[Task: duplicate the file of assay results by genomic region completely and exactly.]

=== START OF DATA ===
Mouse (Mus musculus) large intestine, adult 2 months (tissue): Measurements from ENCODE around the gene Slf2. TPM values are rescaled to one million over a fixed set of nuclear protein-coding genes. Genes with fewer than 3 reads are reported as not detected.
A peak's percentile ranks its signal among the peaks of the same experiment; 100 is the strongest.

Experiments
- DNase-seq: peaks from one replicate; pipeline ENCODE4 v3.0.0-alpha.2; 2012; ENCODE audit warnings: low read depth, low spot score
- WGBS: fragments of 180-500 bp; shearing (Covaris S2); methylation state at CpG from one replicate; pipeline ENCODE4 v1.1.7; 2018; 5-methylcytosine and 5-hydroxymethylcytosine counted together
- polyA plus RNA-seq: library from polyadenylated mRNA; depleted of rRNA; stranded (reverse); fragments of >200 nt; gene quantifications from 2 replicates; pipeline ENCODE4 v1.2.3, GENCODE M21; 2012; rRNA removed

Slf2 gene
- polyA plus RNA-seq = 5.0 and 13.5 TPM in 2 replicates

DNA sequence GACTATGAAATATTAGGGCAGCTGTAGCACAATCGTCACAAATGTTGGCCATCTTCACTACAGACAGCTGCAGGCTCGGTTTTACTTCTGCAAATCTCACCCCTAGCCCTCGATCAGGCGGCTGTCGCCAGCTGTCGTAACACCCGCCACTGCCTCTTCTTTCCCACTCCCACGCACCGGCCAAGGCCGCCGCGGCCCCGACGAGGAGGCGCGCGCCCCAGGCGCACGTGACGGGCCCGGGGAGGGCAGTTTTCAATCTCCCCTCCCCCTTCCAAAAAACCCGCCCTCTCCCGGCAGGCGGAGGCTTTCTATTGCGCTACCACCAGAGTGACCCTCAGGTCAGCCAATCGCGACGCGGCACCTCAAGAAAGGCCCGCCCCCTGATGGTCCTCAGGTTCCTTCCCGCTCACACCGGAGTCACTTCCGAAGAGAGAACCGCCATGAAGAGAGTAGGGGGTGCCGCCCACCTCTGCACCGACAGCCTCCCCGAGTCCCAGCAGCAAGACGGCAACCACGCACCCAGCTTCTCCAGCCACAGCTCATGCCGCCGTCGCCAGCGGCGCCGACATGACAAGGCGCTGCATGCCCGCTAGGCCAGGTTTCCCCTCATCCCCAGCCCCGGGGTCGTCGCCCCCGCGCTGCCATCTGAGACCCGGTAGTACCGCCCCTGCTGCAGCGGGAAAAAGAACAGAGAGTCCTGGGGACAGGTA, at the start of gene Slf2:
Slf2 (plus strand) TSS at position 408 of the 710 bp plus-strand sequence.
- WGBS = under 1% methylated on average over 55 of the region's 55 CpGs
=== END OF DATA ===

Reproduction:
Mouse (Mus musculus) large intestine, adult 2 months (tissue): Measurements from ENCODE around the gene Slf2. TPM values are rescaled to one million over a fixed set of nuclear protein-coding genes. Genes with fewer than 3 reads are reported as not detected.
A peak's percentile ranks its signal among the peaks of the same experiment; 100 is the strongest.

Experiments
- DNase-seq: peaks from one replicate; pipeline ENCODE4 v3.0.0-alpha.2; 2012; ENCODE audit warnings: low read depth, low spot score
- WGBS: fragments of 180-500 bp; shearing (Covaris S2); methylation state at CpG from one replicate; pipeline ENCODE4 v1.1.7; 2018; 5-methylcytosine and 5-hydroxymethylcytosine counted together
- polyA plus RNA-seq: library from polyadenylated mRNA; depleted of rRNA; stranded (reverse); fragments of >200 nt; gene quantifications from 2 replicates; pipeline ENCODE4 v1.2.3, GENCODE M21; 2012; rRNA removed

Slf2 gene
- polyA plus RNA-seq = 5.0 and 13.5 TPM in 2 replicates

DNA sequence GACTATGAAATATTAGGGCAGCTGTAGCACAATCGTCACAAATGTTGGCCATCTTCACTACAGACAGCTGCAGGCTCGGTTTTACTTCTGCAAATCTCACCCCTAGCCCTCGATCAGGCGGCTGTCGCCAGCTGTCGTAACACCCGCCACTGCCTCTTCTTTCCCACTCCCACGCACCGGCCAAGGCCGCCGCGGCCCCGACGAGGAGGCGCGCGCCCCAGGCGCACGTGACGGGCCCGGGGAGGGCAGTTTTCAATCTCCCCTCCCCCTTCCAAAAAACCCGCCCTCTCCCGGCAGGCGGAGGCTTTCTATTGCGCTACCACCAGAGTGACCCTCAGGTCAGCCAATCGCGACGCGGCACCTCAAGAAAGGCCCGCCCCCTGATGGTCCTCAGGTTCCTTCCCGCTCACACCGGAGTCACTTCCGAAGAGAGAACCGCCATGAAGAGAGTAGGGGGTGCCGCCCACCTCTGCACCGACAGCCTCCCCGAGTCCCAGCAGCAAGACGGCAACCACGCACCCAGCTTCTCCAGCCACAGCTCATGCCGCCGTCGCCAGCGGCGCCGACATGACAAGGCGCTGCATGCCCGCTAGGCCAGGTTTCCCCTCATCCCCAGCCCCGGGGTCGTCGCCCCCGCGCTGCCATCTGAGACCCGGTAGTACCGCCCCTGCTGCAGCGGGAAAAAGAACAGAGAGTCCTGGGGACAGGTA, at the start of gene Slf2:
Slf2 (plus strand) TSS at position 408 of the 710 bp plus-strand sequence.
- WGBS = under 1% methylated on average over 55 of the region's 55 CpGs